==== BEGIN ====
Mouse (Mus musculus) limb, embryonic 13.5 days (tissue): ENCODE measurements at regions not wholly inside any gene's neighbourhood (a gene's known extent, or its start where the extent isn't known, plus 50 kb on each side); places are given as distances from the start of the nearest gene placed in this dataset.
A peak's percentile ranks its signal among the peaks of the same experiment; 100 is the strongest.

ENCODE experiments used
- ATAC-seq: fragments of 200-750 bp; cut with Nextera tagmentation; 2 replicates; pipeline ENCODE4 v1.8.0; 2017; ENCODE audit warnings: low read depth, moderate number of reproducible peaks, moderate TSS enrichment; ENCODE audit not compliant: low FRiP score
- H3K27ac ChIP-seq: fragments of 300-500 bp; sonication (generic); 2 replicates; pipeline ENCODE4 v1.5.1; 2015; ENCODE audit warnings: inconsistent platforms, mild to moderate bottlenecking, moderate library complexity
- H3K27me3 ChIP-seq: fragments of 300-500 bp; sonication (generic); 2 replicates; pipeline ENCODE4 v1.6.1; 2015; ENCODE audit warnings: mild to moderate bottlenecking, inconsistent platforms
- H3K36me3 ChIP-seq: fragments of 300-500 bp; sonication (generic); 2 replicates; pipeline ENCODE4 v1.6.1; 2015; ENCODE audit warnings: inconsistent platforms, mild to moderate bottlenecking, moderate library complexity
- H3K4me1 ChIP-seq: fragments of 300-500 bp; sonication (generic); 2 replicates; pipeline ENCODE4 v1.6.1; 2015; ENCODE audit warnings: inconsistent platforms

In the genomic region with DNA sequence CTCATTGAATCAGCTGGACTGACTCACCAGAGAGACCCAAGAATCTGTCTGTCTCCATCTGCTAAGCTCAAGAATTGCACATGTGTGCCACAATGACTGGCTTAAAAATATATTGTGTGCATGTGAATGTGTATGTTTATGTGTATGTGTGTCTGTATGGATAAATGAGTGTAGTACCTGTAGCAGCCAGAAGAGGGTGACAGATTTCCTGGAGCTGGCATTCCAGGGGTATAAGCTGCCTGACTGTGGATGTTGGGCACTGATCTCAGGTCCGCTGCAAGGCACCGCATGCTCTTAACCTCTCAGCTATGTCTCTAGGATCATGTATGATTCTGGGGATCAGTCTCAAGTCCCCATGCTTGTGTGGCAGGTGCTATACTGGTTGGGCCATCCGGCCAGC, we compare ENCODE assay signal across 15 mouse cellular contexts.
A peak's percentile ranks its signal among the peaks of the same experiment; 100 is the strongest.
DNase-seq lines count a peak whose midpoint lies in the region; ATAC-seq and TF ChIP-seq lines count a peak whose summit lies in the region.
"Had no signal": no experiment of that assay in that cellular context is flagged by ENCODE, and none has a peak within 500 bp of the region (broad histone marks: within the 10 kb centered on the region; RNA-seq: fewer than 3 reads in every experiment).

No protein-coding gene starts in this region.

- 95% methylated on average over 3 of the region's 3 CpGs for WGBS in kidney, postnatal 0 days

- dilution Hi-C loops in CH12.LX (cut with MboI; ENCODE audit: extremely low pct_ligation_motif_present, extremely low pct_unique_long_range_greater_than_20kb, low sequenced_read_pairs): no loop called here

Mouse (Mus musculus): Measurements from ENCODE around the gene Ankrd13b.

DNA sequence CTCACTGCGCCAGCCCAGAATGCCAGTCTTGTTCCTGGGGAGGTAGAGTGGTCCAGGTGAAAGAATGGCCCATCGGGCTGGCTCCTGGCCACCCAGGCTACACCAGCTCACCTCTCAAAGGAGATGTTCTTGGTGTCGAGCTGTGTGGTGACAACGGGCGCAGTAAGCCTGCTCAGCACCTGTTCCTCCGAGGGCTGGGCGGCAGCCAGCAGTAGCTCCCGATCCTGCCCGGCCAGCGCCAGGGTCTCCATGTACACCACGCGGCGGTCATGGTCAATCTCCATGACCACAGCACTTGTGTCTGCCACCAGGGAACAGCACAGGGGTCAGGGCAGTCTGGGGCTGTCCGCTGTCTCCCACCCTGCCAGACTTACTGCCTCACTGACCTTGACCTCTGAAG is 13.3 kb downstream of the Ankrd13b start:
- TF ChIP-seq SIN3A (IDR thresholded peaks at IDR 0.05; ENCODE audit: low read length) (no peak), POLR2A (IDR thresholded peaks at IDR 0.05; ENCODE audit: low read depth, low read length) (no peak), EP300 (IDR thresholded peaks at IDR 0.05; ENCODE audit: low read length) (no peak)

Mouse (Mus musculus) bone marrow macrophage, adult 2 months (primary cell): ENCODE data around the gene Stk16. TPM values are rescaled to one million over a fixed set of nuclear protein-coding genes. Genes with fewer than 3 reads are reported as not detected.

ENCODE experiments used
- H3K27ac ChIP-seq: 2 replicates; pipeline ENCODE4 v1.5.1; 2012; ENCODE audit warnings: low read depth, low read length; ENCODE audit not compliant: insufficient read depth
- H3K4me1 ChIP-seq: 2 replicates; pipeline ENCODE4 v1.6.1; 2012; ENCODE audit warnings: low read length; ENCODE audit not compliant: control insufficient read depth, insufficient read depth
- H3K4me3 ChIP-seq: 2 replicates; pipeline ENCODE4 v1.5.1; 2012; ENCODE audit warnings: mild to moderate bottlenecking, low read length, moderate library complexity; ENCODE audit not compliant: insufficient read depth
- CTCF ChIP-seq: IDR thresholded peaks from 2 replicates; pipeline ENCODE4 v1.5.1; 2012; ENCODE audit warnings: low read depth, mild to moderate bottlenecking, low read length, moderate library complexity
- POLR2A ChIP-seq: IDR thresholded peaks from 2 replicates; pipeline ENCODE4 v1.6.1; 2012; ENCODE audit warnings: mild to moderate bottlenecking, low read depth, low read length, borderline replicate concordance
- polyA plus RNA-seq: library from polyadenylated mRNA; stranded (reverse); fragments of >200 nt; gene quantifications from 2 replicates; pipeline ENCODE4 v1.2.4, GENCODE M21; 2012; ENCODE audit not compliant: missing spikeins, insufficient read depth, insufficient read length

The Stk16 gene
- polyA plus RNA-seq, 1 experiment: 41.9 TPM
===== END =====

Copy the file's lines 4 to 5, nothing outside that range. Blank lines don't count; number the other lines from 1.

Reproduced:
- ATAC-seq: fragments of 200-750 bp; cut with Nextera tagmentation; 2 replicates; pipeline ENCODE4 v1.8.0; 2017; ENCODE audit warnings: low read depth, moderate number of reproducible peaks, moderate TSS enrichment; ENCODE audit not compliant: low FRiP score
- H3K27ac ChIP-seq: fragments of 300-500 bp; sonication (generic); 2 replicates; pipeline ENCODE4 v1.5.1; 2015; ENCODE audit warnings: inconsistent platforms, mild to moderate bottlenecking, moderate library complexity